Older workers, take heart – and employers, take note. A new co-sponsor for the Best Employers for Workers Over 50 Award happens to have some pull in executive suites when it comes to charting employment policies.
AARP has joined forces with the Society for Human Resource Management (SHRM), the world’s largest association devoted to human resource management. The announcement was made during SHRM’s Annual Conference and Exposition, attended by about 13,000 HR professionals.
“SHRM and its members have a unique perspective on employer policies around the country, a perspective that will help better pinpoint forward-looking practices,” says AARP CEO Barry Rand.
AARP wants to significantly increase the number of companies applying for the award and do more to share best practices with other organizations who want to learn from the winners. The alliance with SHRM is a natural fit.
Every organization needs to view its older workers as highly valuable assets and develop strategies to keep this enormous wealth of talent,” notes SHRM President and CEO Hank Jackson.
Since AARP created the Best Employers program in 2001, organizations such as Scripps Health of Southern California, Cornell University, L.L Bean and Atlantic Health System (highlighted in this CNNMoney segment) have been among those selected over the years.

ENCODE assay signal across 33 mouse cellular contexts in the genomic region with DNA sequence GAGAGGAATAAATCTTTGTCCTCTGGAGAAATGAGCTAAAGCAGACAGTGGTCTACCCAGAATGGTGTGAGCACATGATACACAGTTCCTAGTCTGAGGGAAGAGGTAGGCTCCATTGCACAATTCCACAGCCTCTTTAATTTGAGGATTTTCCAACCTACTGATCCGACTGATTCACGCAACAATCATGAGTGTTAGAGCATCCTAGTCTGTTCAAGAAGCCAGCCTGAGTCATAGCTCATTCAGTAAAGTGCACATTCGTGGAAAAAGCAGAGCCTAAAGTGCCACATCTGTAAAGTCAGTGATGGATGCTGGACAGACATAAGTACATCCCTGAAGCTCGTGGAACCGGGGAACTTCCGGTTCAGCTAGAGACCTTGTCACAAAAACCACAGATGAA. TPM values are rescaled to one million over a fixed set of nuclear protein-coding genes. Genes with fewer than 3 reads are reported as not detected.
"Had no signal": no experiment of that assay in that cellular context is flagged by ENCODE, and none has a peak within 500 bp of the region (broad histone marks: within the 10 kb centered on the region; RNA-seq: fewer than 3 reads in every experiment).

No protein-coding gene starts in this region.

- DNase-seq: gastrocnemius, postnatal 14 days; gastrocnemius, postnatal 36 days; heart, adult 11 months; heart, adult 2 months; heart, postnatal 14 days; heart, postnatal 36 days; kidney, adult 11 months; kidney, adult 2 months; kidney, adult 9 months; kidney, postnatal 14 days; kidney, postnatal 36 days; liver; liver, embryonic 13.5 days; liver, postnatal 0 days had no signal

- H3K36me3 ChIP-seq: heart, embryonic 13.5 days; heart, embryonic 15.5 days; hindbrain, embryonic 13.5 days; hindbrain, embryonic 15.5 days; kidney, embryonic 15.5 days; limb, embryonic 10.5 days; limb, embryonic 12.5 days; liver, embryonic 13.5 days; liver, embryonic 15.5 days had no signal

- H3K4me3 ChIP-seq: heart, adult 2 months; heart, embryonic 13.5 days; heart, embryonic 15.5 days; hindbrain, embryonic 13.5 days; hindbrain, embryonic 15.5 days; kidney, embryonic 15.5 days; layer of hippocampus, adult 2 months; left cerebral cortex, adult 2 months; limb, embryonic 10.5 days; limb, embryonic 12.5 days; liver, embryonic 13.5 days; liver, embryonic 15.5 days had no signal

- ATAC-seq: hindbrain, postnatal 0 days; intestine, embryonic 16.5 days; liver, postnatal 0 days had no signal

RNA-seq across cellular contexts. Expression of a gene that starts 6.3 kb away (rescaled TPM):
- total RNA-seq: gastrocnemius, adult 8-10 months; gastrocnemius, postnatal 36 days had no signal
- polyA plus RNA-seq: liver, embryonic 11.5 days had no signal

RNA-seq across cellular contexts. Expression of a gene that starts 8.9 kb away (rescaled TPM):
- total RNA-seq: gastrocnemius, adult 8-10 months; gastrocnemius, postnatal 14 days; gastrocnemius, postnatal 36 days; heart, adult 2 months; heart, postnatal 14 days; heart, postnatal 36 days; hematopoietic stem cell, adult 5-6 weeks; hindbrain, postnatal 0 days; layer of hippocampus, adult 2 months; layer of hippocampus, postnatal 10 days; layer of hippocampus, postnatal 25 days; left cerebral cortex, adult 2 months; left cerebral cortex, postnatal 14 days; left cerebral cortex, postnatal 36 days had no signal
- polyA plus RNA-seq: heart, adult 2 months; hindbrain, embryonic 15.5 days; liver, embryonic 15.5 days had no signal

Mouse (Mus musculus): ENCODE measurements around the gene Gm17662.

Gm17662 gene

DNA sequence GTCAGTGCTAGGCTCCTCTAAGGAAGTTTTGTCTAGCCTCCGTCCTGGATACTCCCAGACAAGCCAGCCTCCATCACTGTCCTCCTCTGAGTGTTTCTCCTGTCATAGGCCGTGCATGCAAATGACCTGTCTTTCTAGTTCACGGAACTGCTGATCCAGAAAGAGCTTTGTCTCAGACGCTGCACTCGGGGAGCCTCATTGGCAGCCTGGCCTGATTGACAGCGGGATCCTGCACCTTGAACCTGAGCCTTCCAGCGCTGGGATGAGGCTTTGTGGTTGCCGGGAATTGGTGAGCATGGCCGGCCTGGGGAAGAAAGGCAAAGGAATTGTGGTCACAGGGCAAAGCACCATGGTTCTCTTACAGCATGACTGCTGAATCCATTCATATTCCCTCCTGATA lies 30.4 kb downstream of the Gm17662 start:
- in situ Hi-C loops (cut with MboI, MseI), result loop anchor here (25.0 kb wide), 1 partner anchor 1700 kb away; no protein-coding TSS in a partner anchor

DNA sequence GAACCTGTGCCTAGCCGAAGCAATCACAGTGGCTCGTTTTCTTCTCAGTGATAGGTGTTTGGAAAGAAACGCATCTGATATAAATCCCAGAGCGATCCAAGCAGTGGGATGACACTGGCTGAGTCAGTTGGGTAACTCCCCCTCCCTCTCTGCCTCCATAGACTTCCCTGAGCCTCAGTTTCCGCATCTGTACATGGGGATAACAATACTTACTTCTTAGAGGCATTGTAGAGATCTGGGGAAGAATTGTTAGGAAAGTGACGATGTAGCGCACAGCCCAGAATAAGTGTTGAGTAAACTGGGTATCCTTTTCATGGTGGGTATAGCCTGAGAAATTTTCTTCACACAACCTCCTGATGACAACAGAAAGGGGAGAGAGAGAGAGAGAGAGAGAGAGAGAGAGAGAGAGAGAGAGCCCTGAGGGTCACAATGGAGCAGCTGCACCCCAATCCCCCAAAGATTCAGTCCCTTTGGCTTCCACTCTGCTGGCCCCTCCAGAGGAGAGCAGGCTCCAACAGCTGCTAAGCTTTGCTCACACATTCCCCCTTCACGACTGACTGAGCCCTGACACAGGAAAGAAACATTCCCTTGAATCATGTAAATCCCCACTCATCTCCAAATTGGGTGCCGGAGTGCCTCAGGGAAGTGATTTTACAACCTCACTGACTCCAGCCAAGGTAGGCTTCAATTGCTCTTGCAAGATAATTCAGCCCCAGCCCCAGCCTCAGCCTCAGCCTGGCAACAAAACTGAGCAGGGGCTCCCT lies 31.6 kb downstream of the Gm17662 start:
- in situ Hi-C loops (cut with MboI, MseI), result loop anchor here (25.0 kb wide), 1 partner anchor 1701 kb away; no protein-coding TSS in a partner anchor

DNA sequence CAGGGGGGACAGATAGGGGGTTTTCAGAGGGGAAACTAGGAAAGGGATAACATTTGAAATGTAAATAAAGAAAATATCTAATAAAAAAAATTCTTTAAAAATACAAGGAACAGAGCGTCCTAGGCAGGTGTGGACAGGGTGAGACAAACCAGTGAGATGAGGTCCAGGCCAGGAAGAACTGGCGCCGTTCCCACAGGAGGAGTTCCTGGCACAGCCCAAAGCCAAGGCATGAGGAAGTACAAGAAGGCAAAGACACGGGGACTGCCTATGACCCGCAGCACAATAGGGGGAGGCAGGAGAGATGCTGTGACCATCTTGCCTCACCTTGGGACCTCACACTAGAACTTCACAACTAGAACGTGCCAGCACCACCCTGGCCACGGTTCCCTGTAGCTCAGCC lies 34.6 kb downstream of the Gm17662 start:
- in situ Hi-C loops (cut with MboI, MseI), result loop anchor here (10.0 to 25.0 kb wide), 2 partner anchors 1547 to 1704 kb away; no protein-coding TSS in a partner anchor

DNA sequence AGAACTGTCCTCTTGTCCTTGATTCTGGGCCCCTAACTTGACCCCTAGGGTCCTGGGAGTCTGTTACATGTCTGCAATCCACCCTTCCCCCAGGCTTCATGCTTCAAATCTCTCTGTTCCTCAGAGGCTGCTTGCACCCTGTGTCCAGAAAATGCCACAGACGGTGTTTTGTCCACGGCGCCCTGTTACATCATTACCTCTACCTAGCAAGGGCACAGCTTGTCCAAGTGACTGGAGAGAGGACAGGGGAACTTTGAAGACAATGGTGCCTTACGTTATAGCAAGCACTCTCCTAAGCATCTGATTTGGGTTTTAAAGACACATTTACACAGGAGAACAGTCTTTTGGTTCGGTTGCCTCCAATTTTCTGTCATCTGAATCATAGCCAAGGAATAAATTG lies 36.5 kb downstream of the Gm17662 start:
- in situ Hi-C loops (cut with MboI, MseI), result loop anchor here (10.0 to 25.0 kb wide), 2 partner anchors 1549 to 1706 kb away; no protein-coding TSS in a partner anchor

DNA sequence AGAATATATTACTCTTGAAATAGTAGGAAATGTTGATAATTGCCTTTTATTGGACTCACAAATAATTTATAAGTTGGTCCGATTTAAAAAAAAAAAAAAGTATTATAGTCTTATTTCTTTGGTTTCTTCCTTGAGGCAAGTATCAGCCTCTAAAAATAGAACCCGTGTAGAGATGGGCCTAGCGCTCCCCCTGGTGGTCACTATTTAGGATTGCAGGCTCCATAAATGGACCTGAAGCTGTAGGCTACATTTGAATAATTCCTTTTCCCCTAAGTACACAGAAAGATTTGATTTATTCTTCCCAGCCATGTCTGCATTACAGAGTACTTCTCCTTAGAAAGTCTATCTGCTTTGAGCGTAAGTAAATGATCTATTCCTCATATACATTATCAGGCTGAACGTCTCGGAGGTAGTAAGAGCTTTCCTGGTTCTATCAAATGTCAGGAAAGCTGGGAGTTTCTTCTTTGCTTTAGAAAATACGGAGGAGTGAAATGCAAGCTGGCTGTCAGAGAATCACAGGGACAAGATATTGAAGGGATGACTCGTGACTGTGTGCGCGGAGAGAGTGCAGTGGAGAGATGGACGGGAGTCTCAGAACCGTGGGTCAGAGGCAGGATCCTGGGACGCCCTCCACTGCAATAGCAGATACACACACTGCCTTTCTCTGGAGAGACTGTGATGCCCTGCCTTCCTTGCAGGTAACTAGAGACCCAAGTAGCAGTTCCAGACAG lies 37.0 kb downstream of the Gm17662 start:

Employers with at least 50 employees headquartered in the United States with progressive workplace policies regarding workers 50 and over are invited to apply by November 12, 2012. And if you think your employer is worthy, you can recommend your employer.
AARP and SHRM also released the results of a national survey of 1,000 workers age 50 and over. Key findings – from those with jobs and those seeking work – include:
- Nearly eight in 10 said that financial reasons (including health insurance) were the primary motivation for working or looking for work now.
- 77 percent of employed fifty-and-over workers said they plan to remain in their current job until they stop working completely.
- Of the unemployedworkers surveyed, 52 percent said they would prefer to find a job in the same field.
Adds SHRM’s Hank Jackson,”It’s absolutely critical for organizations to embrace new ways to retain older workers, especially in the face of the coming wave of Boomer retirements.”
We couldn’t agree more.
Are you 50+ and looking for a job or a career change? Find information and tools at www.aarp.org/work - including job-hunting resources and past winners of AARP’s Best Employers for Workers Over 50 Awards.